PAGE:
10.10.2009

My brain is getting in the way of thinking.

I have difficulty working with music or sound around me.  Or rather, I have difficulty conceptualizing... once a sketch is down and I'm onto the grunt work of rendering, I can listen to anything.  This is something I am just realizing.

Despite five years of art college, it took until now for me to recognize this pattern in myself.  I honestly thought that the reason I tended to do most of my work in silence was because I was too lazy to turn on music, or an audio book until I was several hours deep into a project.  I also though that the reason that I didn't like spending time in the noisy Print studio at school was because I am antisocial. 

It took until I was living with Evan full-time, working in the same studio space as him for the problem to truly surface.  He loves music, and works best with his MP3 collection, a podcast, or an internet radio station playing in the background.  He does a lot of insanely tedious work for a graphic design firm, so he seriously needs it.

I know why this is, too.  I have Asperger's Syndrome (as I've probably mentioned before) and tend to automatically visualize everything.  If there is a music track playing, my mind is working to visually map that song, with colour, imagery, and geometric shapes.  If someone's speaking, my mind is creating a tableau based on whatever they're talking about, overlaid with a running transcript written in a pleasing serif font.  This ties in with the synesthesia so common in us Aspies, apparrently.  Also, sometimes I just hallucinate stuff, for no other good reason!  My brain does not like to think that I am lonely.

The net effect of this sort of all of this?  I become almost blind when there's too much sound going on around me.  I'm seeing what I'm hearing, and I'm finding it almost impossible to focus on whatever is in front of me.  So even if I'm doing fine, inking and listening to music, someone talking to me over that can make my entire workspace go invisible.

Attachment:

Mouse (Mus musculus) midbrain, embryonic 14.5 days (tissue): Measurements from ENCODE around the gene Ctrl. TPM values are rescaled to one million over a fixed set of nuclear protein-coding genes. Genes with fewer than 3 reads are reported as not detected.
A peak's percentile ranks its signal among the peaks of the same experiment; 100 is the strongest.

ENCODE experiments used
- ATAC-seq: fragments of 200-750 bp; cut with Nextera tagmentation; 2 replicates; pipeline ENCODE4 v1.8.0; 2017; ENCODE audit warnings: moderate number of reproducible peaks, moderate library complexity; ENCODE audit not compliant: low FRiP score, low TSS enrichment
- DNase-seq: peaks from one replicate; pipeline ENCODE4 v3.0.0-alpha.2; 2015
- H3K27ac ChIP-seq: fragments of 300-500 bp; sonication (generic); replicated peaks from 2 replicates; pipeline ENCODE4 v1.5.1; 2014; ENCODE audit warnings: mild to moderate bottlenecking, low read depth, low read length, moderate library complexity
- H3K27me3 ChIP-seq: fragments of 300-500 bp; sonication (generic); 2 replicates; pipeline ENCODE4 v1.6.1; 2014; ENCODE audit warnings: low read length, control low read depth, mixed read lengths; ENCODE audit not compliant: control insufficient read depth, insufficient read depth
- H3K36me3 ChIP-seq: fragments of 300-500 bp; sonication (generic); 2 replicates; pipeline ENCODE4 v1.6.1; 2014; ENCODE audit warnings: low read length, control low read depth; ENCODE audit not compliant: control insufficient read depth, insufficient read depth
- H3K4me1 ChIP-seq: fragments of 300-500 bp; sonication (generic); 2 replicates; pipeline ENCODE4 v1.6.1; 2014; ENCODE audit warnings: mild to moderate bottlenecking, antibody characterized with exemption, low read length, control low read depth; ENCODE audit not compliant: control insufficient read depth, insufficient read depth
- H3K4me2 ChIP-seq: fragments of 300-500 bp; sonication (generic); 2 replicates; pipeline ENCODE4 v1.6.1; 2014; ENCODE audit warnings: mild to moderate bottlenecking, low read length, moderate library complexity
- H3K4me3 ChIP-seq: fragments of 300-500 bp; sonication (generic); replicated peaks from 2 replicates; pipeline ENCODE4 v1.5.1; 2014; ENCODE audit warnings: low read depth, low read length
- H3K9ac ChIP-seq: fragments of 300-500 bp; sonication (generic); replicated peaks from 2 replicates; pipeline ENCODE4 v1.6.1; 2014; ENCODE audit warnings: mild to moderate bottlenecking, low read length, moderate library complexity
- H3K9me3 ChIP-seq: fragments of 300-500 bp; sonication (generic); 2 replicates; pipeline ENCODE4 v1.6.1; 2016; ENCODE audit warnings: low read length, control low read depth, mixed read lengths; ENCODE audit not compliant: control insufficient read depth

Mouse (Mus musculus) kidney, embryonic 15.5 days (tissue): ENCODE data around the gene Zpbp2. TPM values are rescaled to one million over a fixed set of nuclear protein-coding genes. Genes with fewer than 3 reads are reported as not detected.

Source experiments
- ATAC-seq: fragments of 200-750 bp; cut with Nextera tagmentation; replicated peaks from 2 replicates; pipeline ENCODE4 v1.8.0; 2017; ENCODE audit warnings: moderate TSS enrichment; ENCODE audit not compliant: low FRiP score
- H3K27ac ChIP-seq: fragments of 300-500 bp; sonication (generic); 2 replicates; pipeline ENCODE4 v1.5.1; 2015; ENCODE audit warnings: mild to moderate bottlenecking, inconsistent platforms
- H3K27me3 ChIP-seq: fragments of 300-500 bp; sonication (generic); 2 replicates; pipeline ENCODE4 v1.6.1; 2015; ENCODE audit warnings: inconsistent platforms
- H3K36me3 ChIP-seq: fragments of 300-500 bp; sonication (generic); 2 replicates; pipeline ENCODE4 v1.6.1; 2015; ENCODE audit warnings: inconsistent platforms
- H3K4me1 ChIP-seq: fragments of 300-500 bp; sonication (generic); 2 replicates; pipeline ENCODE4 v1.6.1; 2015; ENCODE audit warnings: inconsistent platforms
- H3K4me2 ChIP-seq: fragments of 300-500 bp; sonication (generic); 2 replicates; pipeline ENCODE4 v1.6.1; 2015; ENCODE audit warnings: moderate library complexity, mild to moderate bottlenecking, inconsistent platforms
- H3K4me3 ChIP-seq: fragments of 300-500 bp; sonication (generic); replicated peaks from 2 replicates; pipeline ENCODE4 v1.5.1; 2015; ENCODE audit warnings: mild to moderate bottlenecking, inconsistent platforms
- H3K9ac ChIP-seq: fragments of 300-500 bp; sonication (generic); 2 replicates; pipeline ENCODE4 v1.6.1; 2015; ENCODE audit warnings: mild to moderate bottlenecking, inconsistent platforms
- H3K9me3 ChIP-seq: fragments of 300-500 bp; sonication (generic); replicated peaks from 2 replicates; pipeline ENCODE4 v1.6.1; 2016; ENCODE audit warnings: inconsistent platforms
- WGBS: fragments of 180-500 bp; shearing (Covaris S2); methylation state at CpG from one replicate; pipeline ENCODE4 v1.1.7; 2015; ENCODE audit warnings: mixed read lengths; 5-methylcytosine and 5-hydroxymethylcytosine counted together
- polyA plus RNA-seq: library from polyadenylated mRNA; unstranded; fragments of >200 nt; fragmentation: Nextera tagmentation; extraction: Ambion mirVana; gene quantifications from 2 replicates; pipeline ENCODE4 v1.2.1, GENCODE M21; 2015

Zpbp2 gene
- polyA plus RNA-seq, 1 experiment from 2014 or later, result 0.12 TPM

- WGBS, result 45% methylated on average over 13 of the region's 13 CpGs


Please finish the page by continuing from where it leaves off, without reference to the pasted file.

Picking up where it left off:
I love working in coffee shops, because they remove me from the constant temptation of internet time-wastage, while also getting me out of the house.  This is where I write best.  Unless it is too loud there. This is highly frustrating.

The best solution I can think of is to find myself a quiet, private place to get started on my work in.  Where that is, I have no clue, as I live in a townhouse with no backyard to speak of.  Anyone else out there with similar issues, and perhaps suggestions?

2 comments:

The Wandering Brain // Tracy Lucas said...

Oh my God... a twin.

I stumbled across your blog (specifically, if you're interested, through the artwork for GUD magazine, Baby Edward) and was browsing through a couple of the posts and found this.

Damn.

ALL of it.

The writing, the quirky sense of humor, the crap jobs we take along the way (though I've finally made it out of those, and you will, too!), etc... we have a lot in common.

And then -- THEN -- I read this post about having AS.

Now it's just getting creepy! :)

Yes, yes, and YES, have all these issues, and yes, constantly at the same time to the point of chaos.

The visuals are less of a problem for me than sounds; I've got a touch of synesthesia (more so when I was a teenager), but my main gig is oversensitive hearing. (No really, it's freakish. I can hear my husband's car pulling into the subdivision, not just onto our road or into our driveway.)

There's a novel I could write here, but it's your comment box, so that'd be rude.

Lemme just say you're not alone in this stuff, and your artwork is awesome.

Very cool to have seen this!

The Magnetic Crow said...

Thank you!
Both for the compliments on my artwork (:D) and the shared perspective.
Living with (sometimes I think of it as 'through', as in peering through an animated stained glass window) Asperger's can be interesting, but also isolating...
While my friends try to be sympathetic to my difficulties, it's hard for them to be empathetic. None of them are Aspies themselves, so they have no experience with the symptoms.
It's wonderful to encounter someone who's been there too.